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August 8, 2014; Charlotte Observer
In a 2012 report, “Dental Therapists: Expanding Care to Every Community,” the Kellogg Foundation reported that “roughly 83 million Americans face barriers to dental care.” Dental care is critically important to people’s health and well-being but it is often either priced out of sight or just not accessible so not only are community health centers offering the services more often but also free health clinics are popping up across the United States – as here in the Carolinas
People showed up as much as two days early for a recent first come first served free dental clinic at the First Baptist Church in Rockhill, South Carolina. The sixth annual S.C. Dental Access Days clinic started at 6 a.m and ran through 3 p.m. for two days. Dale Dove of the Renew Our Community ministry said he helped to persuade the clinic to locate at Rock Hill because the need there was acute and it would not only address some of that need but also highlight the painful and health destroying gap between that need and access to dental care. Hundreds of dentists, hygienists, and suppliers joined with hundreds of local volunteers to stage the event which used 80 chairs to see approximately 1,500 people for all types of services.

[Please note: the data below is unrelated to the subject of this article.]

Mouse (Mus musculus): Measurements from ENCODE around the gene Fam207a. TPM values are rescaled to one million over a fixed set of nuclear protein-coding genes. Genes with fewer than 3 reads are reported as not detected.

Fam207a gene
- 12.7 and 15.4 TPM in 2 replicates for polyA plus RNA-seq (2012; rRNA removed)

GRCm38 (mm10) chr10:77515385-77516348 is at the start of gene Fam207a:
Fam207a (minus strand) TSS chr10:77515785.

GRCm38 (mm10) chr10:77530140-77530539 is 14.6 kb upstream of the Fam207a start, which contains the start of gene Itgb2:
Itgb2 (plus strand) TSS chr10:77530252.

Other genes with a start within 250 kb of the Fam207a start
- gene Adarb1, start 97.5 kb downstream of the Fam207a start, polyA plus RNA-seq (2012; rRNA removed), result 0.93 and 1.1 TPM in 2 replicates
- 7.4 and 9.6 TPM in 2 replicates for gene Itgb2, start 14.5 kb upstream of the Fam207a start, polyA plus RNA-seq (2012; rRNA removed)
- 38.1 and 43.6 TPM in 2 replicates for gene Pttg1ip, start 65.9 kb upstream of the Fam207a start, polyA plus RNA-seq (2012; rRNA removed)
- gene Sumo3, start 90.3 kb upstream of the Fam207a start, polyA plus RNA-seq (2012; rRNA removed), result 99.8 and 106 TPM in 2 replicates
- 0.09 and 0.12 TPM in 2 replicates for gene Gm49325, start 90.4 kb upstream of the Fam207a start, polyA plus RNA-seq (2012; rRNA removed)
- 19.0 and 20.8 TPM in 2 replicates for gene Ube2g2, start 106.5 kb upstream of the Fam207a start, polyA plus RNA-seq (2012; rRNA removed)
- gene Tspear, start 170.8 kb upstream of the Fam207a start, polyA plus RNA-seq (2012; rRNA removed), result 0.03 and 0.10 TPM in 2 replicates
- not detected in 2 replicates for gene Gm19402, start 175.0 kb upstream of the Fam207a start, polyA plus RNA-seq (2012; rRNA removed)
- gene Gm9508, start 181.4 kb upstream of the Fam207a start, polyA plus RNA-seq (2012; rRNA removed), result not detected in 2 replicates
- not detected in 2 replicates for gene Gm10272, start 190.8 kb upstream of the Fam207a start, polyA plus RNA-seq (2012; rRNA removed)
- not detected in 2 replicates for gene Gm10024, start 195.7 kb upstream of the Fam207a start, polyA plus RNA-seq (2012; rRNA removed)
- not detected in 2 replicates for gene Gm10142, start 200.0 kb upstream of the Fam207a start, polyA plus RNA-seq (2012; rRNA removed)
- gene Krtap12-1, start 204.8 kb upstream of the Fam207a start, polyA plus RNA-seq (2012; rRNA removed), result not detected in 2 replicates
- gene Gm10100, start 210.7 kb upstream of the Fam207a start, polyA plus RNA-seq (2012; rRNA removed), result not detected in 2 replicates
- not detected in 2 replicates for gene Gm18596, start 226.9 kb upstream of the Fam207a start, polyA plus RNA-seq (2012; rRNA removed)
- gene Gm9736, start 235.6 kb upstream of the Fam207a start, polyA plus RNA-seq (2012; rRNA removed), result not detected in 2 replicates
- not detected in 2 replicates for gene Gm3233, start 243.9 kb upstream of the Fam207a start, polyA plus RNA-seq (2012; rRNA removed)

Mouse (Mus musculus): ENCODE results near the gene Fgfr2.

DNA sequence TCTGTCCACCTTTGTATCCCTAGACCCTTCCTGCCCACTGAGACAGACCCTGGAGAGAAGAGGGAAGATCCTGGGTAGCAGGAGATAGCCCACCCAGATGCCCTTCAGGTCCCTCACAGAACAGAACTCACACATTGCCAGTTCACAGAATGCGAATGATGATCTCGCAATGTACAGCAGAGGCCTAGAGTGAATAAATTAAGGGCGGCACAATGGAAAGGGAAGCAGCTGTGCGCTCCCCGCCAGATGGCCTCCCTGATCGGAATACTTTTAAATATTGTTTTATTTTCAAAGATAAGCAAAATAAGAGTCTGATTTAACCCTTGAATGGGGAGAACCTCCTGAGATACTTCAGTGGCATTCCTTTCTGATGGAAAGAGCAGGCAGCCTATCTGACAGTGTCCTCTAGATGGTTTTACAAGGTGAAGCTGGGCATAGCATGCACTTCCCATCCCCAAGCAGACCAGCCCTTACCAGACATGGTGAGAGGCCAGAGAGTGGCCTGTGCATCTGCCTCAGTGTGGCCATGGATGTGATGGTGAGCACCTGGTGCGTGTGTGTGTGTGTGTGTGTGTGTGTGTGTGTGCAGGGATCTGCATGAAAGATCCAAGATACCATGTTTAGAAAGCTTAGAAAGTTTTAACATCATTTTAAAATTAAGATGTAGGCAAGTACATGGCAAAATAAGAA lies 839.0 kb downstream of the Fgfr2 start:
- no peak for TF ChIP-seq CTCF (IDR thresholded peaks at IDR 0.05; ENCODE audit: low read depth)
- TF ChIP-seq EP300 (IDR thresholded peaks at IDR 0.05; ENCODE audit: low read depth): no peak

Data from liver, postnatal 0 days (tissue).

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Meanwhile, in North Carolina the North Carolina Missions of Mercy will transform the Charlotte Convention Center into a marathon 36 hour free dental clinic on September 5th and its intention this year is to help 2,500 patients. They need to recruit 300 volunteer dentists and hygienists, and 200 medical volunteers to carry that event off, as well as a whole slew of lay volunteers. That event will be one of six put on by MOM in North Carolina this year.
Mission of Mercy also offers free clinics in many other states including Oregon where at dawn on July 14th, there were already about 300 people lined up, some having waited for 24 hours. The first two in line were Kory Brown who needed a root canal and his wife Leslie Bowers who was hoping for a removable partial denture, to replace a dead tooth.
According to the same Kellogg report there are good financial reasons why access to dental care should be a priority issue. “In 2006, Americans made more than 330,000 trips to hospital emergency rooms primarily due to tooth pain or other preventable dental problems. These ER visits cost nearly $110 million.For states, the financial penalty is severe. A study of Medicaid enrollees found that in-patient ER treatment for dental problems cost nearly 10 times more per patient than preventive care in a dentist’s office.”—Ruth McCambridge